SAN DIEGO (AP) — Californians on Tuesday voted to allow a law banning flavored tobacco products such as menthol cigarettes and strawberry gummy vaping juice to go into effect.
With about a quarter of the ballots counted, Proposition 31 won handily with 76.3% of the vote.
A campaign funded by tobacco giants, including R.J. Reynolds Tobacco Co. and Philip Morris USA, had effectively blocked the law passed two years ago. The $20 million campaign gathered enough signatures to put the issue on the statewide ballot.
Supporters of the ban, who included doctors, child welfare advocates and the state’s dominant Democratic Party, said the law was necessary to put a stop to the staggering rise in teen smoking.
But tobacco companies pushed hard to keep from being shut out of a large portion of California’s vast market. California’s Republican party also opposed the ban, saying it would cause a giant loss in tax revenue. The independent Legislative Analyst’s Office estimated it could cost the state tens of millions of dollars to around $100 million annually.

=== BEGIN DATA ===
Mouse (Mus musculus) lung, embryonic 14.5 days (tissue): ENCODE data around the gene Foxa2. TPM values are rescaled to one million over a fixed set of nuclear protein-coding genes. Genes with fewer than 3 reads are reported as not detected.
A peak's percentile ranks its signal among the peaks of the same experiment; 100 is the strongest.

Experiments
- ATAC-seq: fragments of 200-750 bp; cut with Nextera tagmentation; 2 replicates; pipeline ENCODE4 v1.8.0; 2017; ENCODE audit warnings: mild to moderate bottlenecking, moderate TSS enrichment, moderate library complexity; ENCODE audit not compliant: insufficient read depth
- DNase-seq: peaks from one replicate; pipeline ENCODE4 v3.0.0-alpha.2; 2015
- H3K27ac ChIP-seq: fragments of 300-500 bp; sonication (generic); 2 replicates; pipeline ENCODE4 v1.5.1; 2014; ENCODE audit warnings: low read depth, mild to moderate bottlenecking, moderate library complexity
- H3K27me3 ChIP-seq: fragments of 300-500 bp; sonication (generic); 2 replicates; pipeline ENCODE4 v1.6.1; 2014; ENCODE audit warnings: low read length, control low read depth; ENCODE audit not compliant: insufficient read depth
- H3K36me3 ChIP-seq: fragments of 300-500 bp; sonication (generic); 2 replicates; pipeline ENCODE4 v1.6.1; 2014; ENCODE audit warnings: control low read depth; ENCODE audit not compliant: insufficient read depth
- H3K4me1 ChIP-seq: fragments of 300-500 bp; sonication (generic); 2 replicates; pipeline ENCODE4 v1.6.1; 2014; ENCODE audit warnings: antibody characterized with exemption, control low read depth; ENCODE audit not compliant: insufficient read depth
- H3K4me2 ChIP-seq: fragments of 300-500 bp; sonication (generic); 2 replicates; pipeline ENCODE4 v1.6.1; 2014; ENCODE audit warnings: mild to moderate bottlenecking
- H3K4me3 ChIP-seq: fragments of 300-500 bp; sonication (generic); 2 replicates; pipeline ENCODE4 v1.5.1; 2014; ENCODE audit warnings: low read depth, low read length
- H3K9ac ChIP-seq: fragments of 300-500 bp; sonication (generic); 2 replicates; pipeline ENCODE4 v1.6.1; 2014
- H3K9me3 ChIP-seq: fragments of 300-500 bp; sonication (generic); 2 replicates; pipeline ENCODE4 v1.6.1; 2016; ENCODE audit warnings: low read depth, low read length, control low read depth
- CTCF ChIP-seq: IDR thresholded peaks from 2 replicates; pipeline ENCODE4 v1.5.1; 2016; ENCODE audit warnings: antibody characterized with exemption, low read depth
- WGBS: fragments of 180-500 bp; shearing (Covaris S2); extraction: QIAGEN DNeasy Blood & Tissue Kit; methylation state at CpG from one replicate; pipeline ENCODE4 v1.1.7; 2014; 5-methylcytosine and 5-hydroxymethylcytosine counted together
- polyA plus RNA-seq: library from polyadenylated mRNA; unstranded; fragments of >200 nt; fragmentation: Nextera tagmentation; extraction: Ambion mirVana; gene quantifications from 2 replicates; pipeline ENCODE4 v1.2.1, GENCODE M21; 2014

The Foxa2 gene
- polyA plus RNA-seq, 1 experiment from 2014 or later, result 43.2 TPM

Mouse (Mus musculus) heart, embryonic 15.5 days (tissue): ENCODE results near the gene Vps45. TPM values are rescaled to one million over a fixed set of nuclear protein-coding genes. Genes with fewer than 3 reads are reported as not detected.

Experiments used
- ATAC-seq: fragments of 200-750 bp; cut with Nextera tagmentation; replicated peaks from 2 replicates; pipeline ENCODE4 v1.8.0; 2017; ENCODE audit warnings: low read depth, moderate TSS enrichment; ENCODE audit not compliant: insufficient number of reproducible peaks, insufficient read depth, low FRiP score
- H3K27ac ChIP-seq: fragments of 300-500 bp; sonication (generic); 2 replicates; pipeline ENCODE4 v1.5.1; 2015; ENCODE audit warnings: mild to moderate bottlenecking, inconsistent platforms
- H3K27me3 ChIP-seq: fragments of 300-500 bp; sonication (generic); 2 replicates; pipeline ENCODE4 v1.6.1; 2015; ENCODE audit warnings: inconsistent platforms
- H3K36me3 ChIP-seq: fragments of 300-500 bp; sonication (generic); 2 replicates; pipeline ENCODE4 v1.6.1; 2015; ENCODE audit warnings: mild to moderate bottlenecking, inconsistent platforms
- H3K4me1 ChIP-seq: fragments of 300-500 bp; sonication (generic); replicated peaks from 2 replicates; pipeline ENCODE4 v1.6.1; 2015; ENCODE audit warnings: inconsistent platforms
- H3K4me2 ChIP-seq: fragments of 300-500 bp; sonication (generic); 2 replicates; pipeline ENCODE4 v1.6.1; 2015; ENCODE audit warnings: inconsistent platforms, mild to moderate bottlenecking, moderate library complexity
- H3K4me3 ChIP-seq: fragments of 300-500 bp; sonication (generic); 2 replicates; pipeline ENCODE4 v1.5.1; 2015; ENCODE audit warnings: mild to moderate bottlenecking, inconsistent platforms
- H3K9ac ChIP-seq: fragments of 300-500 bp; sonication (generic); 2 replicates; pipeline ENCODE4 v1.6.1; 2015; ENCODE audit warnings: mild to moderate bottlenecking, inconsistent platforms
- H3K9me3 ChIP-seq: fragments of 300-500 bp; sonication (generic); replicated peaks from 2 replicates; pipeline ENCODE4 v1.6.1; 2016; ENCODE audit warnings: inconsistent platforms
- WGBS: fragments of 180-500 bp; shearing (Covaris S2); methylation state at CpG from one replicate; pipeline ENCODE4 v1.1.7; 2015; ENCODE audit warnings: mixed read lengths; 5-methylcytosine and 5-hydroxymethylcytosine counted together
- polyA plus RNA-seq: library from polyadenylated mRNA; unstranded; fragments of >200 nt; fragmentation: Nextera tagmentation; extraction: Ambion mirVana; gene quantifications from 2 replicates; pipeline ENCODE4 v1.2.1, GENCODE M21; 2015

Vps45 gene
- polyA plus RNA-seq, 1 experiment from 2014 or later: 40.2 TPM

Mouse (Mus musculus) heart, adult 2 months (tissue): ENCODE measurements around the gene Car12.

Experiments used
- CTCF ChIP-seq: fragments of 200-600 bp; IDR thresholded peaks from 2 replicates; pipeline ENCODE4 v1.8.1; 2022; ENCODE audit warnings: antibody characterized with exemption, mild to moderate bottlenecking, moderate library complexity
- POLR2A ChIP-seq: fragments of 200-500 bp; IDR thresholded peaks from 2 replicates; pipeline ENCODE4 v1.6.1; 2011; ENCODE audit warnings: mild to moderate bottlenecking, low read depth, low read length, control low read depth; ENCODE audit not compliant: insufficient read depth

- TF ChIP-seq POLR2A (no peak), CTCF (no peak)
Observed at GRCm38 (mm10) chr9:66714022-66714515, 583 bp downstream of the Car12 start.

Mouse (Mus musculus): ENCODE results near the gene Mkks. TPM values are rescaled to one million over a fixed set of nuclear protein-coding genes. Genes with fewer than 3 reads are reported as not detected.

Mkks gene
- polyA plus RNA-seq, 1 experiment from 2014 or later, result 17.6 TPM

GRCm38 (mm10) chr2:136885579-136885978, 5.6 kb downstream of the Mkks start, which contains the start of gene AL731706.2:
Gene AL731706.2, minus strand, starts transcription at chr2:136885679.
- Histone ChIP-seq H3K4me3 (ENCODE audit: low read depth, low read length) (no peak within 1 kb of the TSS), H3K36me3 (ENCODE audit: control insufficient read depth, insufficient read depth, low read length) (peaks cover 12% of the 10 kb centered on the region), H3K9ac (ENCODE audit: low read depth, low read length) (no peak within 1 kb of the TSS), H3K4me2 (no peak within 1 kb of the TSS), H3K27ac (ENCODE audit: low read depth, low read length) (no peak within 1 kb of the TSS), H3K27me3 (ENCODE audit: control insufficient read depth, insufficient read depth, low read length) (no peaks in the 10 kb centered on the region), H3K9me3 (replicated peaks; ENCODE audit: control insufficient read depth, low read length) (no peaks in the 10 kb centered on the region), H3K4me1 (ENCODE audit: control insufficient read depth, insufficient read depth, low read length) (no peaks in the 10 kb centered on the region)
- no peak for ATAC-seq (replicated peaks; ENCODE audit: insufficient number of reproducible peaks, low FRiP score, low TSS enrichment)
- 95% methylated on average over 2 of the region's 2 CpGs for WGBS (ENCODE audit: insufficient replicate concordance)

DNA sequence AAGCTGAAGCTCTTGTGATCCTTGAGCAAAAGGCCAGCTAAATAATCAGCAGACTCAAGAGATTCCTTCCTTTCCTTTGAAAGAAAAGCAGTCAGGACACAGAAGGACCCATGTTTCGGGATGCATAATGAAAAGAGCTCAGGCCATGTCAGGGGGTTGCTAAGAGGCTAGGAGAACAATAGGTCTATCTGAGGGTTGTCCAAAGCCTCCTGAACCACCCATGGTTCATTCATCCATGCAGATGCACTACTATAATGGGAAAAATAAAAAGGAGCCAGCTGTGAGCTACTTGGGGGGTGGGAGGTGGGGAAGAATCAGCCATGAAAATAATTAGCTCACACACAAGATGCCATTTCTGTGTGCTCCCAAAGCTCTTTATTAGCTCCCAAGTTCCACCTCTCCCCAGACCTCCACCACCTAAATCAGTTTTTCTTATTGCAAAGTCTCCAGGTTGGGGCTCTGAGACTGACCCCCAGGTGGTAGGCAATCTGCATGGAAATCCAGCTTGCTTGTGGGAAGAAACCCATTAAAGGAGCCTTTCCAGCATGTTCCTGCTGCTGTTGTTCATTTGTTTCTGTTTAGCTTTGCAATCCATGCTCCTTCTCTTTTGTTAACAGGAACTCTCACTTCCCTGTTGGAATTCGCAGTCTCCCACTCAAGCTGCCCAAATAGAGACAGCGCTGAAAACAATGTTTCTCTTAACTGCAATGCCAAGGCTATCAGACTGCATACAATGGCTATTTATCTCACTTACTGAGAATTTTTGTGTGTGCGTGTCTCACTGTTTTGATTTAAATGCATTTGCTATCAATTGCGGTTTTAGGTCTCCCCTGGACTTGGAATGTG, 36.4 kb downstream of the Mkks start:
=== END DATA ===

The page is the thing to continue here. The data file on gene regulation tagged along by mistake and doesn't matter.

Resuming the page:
California becomes the second state in the nation, after Massachusetts, to enact a ban prohibiting the sale of all flavored tobacco products, including menthol cigarettes. A number of California cities, including Los Angeles and San Diego, already enacted their own bans.
It’s already illegal for retailers to sell tobacco to anyone under 21. But advocates of the ban said flavored cigarettes and vaping cartridges were still too easy for teens to obtain. The ban doesn’t make it a crime to possess such products but retailers who sold them to kids could be fined up to $250.
The ban, which passed the Legislature with bipartisan support, also prohibits the sale of pods for vape pens, tank-based systems and chewing tobacco, with exceptions made for hookahs, some cigars and loose-leaf tobacco.
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